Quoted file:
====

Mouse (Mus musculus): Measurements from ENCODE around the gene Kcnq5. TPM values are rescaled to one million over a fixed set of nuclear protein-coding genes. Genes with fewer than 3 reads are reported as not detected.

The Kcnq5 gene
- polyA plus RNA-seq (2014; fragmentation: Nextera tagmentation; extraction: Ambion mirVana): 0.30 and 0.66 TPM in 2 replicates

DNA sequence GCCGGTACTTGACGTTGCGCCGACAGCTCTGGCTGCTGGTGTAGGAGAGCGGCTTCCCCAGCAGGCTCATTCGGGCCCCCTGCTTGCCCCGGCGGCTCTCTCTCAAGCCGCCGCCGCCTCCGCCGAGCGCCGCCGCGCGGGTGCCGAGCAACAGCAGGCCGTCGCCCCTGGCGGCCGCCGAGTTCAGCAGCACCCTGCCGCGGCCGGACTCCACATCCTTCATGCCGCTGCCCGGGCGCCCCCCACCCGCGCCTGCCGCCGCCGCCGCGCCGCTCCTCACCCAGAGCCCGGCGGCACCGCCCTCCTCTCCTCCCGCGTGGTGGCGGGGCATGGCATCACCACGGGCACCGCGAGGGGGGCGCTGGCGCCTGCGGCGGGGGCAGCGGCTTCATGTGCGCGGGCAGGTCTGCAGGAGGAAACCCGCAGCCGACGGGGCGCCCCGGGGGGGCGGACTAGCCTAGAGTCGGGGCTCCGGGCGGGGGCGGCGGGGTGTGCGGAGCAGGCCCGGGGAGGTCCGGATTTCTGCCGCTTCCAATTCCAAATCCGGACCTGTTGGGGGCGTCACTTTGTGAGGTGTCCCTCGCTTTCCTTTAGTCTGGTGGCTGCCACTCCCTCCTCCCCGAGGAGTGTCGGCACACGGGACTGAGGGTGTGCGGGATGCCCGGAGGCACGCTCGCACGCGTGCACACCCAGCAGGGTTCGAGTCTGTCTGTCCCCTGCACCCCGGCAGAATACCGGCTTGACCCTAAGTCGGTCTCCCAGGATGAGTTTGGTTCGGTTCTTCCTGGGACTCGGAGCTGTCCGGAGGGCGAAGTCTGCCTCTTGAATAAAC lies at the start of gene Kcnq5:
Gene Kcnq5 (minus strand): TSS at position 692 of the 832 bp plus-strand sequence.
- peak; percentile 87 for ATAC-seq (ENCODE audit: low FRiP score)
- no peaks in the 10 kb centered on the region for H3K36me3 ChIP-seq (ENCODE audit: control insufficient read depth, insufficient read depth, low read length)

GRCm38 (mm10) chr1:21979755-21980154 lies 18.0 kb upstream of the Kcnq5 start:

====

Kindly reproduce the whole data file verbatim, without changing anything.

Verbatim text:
Mouse (Mus musculus): Measurements from ENCODE around the gene Kcnq5. TPM values are rescaled to one million over a fixed set of nuclear protein-coding genes. Genes with fewer than 3 reads are reported as not detected.

The Kcnq5 gene
- polyA plus RNA-seq (2014; fragmentation: Nextera tagmentation; extraction: Ambion mirVana): 0.30 and 0.66 TPM in 2 replicates

DNA sequence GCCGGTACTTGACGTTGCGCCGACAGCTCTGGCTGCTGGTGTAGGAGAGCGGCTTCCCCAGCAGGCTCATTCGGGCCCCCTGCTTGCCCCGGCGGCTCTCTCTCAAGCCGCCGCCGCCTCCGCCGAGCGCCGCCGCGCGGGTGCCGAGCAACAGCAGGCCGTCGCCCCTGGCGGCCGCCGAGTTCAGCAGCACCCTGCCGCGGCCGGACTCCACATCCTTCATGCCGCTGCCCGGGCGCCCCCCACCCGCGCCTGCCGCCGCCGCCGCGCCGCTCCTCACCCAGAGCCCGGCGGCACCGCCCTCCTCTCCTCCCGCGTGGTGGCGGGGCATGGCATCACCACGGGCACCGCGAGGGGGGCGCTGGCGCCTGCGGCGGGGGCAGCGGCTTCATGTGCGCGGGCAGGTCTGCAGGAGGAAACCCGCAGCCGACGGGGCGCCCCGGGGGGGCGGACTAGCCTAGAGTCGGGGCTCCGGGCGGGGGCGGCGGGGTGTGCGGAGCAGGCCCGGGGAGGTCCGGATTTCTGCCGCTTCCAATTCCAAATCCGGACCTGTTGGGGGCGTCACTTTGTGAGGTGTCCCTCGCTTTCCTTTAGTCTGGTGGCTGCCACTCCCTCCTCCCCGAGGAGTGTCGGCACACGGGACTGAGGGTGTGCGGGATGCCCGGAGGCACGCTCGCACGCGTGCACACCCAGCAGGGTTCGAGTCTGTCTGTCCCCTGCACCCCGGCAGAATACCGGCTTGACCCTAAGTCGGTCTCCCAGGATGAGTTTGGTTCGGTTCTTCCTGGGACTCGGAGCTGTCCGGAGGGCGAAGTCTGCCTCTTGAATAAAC lies at the start of gene Kcnq5:
Gene Kcnq5 (minus strand): TSS at position 692 of the 832 bp plus-strand sequence.
- peak; percentile 87 for ATAC-seq (ENCODE audit: low FRiP score)
- no peaks in the 10 kb centered on the region for H3K36me3 ChIP-seq (ENCODE audit: control insufficient read depth, insufficient read depth, low read length)

GRCm38 (mm10) chr1:21979755-21980154 lies 18.0 kb upstream of the Kcnq5 start: